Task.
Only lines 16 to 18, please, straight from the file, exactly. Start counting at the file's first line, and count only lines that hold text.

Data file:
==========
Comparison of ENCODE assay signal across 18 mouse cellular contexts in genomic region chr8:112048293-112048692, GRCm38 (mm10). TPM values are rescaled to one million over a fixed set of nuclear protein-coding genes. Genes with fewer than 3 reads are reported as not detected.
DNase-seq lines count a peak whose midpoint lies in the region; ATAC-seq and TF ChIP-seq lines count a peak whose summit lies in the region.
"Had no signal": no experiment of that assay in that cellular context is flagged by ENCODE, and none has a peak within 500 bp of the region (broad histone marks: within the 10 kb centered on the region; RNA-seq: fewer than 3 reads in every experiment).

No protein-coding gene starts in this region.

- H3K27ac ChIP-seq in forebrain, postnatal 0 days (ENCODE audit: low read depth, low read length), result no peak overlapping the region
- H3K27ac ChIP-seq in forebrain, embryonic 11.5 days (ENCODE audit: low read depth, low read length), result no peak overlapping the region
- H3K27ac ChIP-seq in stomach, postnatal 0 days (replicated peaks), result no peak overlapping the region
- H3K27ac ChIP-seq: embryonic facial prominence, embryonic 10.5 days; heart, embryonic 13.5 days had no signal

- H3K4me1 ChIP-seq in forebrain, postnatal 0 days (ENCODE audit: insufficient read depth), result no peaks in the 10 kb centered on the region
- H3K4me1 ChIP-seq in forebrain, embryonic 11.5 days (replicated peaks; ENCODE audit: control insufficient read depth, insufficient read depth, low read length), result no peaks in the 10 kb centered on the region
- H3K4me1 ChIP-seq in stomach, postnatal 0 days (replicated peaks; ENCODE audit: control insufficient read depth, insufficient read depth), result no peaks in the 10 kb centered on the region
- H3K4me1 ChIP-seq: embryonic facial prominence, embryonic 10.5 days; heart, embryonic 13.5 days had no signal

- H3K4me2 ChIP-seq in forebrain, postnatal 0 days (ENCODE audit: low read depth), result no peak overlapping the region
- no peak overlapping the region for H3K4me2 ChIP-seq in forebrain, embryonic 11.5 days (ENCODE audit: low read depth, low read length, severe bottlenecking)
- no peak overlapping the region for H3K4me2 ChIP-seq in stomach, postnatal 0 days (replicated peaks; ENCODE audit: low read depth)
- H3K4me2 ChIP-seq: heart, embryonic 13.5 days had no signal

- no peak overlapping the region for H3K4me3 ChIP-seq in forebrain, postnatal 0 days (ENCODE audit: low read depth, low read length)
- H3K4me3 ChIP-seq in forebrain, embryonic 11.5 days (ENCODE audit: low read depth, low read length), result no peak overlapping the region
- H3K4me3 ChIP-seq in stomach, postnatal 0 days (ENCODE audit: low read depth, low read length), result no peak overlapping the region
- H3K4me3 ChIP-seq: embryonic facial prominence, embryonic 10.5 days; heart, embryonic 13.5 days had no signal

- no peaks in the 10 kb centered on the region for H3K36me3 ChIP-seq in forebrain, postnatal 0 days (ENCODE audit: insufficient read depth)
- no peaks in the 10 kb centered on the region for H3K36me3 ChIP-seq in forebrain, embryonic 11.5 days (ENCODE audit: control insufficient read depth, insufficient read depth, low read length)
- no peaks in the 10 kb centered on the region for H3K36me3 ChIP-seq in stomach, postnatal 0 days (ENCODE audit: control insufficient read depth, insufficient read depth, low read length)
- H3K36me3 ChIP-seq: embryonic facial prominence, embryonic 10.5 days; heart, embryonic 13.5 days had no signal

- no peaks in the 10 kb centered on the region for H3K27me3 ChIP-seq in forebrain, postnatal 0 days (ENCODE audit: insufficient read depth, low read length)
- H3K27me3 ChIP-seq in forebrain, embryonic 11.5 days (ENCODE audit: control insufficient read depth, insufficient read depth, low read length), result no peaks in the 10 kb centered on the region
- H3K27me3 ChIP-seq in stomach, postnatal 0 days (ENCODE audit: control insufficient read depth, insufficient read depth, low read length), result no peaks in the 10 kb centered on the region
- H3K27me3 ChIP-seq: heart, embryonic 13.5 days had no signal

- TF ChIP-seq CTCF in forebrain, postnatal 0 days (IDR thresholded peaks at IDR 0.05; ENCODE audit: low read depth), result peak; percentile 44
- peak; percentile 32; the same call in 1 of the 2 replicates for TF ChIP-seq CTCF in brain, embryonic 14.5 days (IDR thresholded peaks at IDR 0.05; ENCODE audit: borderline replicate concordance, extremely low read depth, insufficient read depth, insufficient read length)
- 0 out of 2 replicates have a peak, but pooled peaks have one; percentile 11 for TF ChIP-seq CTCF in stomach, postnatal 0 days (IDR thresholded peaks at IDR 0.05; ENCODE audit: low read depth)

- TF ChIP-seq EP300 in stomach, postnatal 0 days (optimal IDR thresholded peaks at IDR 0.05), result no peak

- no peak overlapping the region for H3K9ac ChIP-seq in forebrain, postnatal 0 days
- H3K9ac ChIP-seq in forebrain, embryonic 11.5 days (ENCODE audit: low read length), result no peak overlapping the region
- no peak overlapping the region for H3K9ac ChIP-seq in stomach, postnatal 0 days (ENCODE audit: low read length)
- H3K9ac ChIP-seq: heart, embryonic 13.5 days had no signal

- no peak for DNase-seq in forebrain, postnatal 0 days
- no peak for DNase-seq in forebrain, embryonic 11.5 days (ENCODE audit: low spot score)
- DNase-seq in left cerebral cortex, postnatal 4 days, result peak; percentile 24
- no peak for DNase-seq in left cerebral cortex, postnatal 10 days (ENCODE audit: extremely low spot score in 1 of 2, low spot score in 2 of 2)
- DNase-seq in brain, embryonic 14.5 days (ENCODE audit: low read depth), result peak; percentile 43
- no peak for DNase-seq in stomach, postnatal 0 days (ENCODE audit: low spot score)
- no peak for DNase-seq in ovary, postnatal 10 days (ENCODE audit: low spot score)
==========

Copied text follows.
- H3K4me2 ChIP-seq: heart, embryonic 13.5 days had no signal

- no peak overlapping the region for H3K4me3 ChIP-seq in forebrain, postnatal 0 days (ENCODE audit: low read depth, low read length)
- H3K4me3 ChIP-seq in forebrain, embryonic 11.5 days (ENCODE audit: low read depth, low read length), result no peak overlapping the region